Overfilled oil. Possible damages? - 600RR.net
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post #1 of 27 (permalink) Old 11-04-2012, 10:46 PM Thread Starter
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Overfilled oil. Possible damages?

New Guy... Got some questions already

^^ This is my sign up thread, rather than re-post i figure i should direct you here.

Question is regarding a bike that had been run far too much oil.
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post #2 of 27 (permalink) Old 11-04-2012, 11:56 PM
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I don't know for sure but it sounds like a gamble. If it runs fine now it should be ok but you never know for sure. I would personally pass it up.


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post #3 of 27 (permalink) Old 11-05-2012, 12:40 AM
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Just drain a little out, it's easy. I did it, no mess either.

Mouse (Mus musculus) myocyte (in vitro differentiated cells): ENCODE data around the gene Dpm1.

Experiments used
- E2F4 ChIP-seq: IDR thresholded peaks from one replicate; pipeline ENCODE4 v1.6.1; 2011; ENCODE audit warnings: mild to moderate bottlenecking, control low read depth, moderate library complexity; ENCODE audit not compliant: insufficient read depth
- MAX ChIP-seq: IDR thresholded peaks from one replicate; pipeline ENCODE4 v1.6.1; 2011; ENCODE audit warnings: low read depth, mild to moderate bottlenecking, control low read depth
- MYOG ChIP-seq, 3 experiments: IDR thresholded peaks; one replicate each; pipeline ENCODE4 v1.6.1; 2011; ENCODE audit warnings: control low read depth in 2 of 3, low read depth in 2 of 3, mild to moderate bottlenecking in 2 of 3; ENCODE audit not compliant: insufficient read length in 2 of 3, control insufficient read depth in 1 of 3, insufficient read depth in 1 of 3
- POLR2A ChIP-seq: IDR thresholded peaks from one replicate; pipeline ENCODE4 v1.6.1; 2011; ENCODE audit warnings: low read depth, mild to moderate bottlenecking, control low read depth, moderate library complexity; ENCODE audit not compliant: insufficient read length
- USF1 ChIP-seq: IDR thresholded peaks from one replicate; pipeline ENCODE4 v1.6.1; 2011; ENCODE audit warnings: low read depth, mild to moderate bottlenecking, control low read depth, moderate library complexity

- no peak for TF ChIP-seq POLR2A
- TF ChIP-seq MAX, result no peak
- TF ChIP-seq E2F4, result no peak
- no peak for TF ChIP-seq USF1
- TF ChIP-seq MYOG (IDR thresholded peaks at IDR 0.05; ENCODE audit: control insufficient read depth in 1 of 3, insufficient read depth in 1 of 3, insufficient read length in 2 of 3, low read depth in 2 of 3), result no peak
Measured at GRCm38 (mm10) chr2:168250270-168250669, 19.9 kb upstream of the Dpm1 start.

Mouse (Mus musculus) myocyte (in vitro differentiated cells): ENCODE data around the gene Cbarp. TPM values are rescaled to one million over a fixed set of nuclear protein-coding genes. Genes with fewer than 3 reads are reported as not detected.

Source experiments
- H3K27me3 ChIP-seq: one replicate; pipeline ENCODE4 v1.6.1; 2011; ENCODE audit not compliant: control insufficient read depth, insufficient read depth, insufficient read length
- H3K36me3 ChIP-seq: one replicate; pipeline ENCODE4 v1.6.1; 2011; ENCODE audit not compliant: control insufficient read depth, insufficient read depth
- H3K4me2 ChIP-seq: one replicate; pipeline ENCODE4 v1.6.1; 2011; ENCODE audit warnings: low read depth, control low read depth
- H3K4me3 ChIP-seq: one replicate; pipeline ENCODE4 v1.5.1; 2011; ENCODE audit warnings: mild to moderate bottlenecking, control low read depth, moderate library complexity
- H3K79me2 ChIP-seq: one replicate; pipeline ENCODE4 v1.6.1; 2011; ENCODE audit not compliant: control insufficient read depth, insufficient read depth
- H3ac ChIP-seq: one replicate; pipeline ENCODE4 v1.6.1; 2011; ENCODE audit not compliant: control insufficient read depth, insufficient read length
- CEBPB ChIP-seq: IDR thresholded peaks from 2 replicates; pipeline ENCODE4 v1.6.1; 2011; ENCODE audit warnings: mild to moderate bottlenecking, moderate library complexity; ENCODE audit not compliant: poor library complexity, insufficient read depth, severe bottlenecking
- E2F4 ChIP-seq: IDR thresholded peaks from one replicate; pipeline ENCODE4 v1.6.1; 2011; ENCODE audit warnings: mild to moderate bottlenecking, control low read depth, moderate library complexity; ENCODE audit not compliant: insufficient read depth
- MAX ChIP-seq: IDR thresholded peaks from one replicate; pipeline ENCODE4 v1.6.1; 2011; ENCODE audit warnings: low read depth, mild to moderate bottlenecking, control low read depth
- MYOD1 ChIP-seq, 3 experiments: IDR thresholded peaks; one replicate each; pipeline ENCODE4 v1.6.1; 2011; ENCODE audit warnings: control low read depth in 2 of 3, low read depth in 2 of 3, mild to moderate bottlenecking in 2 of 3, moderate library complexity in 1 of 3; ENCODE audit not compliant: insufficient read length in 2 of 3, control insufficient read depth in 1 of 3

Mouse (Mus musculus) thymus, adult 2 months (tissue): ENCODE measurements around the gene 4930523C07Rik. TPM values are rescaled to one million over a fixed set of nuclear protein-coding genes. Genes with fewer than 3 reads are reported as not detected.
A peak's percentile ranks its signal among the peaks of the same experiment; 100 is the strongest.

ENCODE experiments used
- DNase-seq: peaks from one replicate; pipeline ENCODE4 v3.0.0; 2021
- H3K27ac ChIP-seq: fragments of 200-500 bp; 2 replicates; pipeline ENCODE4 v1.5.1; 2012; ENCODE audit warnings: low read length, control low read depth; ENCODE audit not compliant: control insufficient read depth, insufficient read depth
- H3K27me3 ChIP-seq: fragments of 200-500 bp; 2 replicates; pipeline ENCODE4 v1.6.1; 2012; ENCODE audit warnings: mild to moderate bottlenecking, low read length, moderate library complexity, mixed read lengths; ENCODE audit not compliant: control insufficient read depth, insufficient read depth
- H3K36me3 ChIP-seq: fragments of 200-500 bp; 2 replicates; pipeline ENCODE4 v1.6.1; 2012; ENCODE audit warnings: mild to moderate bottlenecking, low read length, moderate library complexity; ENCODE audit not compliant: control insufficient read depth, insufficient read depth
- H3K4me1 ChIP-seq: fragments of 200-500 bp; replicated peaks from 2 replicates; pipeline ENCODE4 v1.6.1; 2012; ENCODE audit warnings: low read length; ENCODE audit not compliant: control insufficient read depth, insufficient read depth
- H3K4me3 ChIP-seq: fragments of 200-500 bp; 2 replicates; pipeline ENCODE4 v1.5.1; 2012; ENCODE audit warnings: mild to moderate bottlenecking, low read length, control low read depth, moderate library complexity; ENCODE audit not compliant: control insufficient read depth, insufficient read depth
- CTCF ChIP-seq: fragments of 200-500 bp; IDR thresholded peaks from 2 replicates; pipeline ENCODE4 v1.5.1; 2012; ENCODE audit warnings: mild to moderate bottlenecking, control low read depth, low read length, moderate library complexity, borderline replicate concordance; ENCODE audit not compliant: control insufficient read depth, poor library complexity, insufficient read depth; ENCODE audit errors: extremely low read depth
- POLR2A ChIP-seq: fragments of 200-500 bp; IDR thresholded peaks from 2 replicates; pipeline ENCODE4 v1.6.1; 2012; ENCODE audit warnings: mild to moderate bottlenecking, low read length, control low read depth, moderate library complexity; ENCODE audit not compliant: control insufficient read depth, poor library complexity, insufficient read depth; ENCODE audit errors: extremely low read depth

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post #4 of 27 (permalink) Old 11-05-2012, 12:47 AM
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Quote:
Originally Posted by -Rizzo- View Post
Just drain a little out, it's easy. I did it, no mess either.


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I think the bike is at the correct level now, but he said one of the previous owners filled it until it basically started coming back out. And at one point it was so bad that it caused the bike not to run.


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post #5 of 27 (permalink) Old 11-05-2012, 01:11 AM
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Ya I think in order to check u run the bike for 30 seconds shut it off and check. I think that's how u do it


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post #6 of 27 (permalink) Old 11-05-2012, 07:16 AM Thread Starter
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Ccdel is right. Kid filled the case to the BRIM, all the way to the threads on the oil fill hole. Ran the bike after that - and the PCV obviously spit a shitload of oil into the air box. Bike stopped running (fouled the plugs). Now the bike has new plugs in it, the injectors were apparently checked and they're good. The excess oil was drained and the intake was all cleaned out. The bike starts and purrs, i want to know if there could be any hidden damage - and just how possible that would be.
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post #7 of 27 (permalink) Old 11-05-2012, 11:55 AM